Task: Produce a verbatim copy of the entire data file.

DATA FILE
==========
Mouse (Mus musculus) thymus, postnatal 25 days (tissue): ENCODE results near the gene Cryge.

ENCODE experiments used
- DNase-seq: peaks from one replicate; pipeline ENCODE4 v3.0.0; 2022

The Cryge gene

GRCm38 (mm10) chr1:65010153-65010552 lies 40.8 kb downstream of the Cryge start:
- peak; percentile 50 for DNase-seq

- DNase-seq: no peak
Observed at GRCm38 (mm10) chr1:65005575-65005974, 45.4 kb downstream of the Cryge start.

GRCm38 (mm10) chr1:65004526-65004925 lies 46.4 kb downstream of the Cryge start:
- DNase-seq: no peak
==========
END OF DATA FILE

Mouse (Mus musculus) thymus, postnatal 25 days (tissue): ENCODE results near the gene Cryge.

ENCODE experiments used
- DNase-seq: peaks from one replicate; pipeline ENCODE4 v3.0.0; 2022

The Cryge gene

GRCm38 (mm10) chr1:65010153-65010552 lies 40.8 kb downstream of the Cryge start:
- peak; percentile 50 for DNase-seq

- DNase-seq: no peak
Observed at GRCm38 (mm10) chr1:65005575-65005974, 45.4 kb downstream of the Cryge start.

GRCm38 (mm10) chr1:65004526-65004925 lies 46.4 kb downstream of the Cryge start:
- DNase-seq: no peak